The clouds of Venus offer a unique environment: ample sunlight, Earth-like temperatures and pressures, and strong zonal winds that can carry an in situ aerial platform around the planet in just a few Earth days. This cloud layer is key to the solar radiative balance of the planet, the transport of materials between the atmosphere and the ground, and the interactions (physical, chemical, and possibly biological) between atmospheric constituents. The two Vega balloon flights in 1985, launched by the Soviet Union, successfully flew in the Venus clouds using superpressure balloons, which nominally have a relatively fixed buoyancy and provide access to only a single altitude.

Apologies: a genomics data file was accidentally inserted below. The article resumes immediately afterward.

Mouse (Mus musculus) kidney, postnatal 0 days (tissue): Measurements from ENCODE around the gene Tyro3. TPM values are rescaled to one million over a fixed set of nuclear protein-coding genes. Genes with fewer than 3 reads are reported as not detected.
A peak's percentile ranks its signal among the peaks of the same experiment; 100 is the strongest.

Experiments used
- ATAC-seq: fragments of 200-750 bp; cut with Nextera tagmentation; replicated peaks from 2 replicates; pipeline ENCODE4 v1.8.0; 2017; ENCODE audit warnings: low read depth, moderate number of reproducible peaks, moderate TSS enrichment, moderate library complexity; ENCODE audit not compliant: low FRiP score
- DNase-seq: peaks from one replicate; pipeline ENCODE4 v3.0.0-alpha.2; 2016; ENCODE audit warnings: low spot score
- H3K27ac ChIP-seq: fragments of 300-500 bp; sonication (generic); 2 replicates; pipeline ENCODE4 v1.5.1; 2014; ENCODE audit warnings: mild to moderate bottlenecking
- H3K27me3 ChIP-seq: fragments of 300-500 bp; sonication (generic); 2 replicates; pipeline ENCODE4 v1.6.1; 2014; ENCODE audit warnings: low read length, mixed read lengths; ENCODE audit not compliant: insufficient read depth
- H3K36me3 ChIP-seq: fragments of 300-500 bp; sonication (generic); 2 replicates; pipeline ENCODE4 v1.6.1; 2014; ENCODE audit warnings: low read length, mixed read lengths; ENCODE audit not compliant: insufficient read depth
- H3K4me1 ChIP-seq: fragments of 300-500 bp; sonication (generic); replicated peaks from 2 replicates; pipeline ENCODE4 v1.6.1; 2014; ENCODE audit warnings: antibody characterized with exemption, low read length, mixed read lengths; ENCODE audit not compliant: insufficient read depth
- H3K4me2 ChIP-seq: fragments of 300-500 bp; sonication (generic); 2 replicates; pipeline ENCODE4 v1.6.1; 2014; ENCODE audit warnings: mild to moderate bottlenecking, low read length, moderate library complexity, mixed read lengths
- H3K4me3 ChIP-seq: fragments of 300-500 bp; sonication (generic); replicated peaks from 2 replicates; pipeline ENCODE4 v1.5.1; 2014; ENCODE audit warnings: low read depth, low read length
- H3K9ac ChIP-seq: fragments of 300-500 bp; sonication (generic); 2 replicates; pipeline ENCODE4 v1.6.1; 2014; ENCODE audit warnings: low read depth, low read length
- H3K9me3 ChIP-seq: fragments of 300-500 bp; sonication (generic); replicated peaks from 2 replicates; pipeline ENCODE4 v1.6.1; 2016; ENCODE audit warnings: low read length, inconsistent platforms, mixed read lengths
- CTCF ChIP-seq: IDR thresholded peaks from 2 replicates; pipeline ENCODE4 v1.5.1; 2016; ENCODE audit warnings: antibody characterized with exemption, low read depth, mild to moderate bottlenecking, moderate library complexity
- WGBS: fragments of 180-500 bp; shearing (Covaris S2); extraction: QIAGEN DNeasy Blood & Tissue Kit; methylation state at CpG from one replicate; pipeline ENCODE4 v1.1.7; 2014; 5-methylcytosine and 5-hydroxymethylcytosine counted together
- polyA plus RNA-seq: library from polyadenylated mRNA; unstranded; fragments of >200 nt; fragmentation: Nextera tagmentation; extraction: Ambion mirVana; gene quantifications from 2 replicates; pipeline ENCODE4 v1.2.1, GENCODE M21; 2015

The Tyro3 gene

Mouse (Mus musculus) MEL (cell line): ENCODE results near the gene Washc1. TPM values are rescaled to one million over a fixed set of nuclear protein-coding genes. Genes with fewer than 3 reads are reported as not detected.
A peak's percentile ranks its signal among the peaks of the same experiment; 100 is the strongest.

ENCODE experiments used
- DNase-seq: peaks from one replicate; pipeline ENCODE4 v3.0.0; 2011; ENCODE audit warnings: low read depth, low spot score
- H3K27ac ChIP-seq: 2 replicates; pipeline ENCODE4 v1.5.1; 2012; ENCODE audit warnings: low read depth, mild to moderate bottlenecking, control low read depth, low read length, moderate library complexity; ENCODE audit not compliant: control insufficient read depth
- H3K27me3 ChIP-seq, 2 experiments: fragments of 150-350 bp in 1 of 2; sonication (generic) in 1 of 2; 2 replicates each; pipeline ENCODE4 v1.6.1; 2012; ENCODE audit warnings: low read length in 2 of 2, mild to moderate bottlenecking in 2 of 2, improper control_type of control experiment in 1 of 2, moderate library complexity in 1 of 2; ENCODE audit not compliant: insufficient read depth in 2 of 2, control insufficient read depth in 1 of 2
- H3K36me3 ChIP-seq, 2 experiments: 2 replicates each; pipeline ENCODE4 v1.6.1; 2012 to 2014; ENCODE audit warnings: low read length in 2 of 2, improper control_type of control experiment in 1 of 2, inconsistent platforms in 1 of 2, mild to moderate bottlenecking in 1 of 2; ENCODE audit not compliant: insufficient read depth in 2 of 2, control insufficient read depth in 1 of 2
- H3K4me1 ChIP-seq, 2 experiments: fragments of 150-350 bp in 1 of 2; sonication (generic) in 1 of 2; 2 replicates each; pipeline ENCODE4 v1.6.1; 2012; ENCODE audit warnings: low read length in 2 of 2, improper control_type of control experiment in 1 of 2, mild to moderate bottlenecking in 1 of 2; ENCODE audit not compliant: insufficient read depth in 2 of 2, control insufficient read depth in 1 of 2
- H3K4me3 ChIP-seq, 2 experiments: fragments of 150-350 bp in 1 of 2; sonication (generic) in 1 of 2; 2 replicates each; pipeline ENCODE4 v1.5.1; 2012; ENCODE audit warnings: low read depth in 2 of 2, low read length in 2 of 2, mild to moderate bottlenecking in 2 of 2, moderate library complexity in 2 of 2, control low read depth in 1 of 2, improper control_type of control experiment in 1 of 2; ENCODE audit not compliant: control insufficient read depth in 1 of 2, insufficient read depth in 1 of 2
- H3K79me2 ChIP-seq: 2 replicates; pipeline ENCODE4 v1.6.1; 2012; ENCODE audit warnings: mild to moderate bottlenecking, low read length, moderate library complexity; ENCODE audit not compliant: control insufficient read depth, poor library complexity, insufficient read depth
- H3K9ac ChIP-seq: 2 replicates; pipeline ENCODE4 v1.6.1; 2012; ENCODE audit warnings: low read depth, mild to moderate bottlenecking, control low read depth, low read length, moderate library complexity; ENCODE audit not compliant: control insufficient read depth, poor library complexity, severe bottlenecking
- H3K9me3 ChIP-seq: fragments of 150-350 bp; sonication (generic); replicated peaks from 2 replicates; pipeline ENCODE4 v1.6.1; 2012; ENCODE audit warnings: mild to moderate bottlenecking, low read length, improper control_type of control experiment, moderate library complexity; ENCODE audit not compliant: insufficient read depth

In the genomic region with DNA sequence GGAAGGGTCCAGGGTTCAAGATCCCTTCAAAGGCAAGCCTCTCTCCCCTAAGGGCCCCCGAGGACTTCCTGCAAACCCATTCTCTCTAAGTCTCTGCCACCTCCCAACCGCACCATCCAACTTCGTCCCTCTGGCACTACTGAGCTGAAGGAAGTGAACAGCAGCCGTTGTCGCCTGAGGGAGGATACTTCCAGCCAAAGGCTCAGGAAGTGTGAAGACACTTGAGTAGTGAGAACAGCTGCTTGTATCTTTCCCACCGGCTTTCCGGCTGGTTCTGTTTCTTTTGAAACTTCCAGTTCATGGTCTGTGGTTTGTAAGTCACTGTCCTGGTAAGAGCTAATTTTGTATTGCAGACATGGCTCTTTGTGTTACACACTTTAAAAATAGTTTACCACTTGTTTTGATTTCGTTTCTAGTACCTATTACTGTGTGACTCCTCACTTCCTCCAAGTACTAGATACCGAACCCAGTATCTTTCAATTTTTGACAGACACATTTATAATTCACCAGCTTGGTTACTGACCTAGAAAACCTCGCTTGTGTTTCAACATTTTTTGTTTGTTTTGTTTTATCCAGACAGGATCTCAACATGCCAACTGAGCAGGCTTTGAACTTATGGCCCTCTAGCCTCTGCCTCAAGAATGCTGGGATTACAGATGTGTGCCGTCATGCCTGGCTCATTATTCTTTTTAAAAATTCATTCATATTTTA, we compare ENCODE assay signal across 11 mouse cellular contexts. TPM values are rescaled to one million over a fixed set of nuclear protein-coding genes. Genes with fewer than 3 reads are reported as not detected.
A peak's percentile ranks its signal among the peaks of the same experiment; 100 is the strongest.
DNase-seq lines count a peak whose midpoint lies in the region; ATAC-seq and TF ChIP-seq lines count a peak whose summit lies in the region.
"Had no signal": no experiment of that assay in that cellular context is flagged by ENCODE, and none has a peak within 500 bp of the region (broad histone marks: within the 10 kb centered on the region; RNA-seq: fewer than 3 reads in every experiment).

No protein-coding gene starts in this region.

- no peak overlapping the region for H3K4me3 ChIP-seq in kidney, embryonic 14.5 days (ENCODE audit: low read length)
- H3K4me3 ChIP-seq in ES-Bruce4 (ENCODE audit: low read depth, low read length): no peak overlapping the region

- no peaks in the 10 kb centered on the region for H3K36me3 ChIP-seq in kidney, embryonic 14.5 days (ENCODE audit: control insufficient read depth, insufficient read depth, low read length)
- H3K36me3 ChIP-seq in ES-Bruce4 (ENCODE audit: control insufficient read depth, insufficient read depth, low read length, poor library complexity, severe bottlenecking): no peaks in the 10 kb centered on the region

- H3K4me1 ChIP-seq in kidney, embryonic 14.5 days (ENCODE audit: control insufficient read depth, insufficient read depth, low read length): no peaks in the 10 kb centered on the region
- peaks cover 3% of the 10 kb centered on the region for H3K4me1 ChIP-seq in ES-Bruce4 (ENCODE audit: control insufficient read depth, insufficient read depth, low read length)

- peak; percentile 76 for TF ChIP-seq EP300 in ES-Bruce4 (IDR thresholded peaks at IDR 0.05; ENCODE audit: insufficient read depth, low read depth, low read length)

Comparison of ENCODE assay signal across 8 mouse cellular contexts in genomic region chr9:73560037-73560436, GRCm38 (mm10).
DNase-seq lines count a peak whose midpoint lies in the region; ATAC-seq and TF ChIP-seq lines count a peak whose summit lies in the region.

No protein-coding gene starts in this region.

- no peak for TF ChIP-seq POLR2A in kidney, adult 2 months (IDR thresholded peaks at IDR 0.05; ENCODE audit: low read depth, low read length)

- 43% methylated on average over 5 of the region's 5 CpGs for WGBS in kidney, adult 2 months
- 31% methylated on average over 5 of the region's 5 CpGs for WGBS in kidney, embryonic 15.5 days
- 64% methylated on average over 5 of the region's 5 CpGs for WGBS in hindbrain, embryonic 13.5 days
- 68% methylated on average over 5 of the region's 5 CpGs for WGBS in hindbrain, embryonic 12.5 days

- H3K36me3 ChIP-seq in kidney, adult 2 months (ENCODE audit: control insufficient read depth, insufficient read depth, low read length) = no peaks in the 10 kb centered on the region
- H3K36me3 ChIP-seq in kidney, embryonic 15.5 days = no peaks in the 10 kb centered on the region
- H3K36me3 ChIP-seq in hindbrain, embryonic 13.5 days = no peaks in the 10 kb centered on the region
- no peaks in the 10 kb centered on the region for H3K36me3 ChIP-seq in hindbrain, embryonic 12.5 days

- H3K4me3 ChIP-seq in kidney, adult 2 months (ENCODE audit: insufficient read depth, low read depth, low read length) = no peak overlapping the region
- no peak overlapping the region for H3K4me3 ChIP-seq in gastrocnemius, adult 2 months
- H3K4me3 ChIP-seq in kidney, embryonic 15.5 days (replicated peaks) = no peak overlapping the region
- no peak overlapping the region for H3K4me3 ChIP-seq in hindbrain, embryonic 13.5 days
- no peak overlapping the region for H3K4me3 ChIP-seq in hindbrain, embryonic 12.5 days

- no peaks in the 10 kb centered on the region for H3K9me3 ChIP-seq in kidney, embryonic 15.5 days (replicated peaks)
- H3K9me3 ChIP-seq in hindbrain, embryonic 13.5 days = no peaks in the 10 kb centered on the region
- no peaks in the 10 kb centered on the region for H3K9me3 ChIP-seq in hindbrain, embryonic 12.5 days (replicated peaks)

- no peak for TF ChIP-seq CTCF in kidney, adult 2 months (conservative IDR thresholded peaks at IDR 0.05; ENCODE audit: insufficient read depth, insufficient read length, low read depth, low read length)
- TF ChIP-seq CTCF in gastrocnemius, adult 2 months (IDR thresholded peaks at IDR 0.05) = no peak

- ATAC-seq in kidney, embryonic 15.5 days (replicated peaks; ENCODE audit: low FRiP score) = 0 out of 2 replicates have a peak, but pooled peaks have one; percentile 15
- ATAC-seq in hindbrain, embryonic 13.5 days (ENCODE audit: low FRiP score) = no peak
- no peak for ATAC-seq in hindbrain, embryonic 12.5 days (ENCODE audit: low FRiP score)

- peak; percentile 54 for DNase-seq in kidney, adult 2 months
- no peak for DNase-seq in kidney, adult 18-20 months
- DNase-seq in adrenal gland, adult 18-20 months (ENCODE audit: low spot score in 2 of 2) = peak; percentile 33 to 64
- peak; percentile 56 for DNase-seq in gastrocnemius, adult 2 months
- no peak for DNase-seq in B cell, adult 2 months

The Venus Variable-Altitude Aerobot task is taking the next step in balloon exploration capability by designing controllable variable-buoyancy balloons - providing access to a large range of altitudes over the course of the flight, and accordingly increased science return. The “aerobot”, a spacecraft consisting of both the balloon and its payload, is expected to sample aerosols, measure atmospheric conditions & processes, and listen for seismic activity from the surface.
The task focus is on: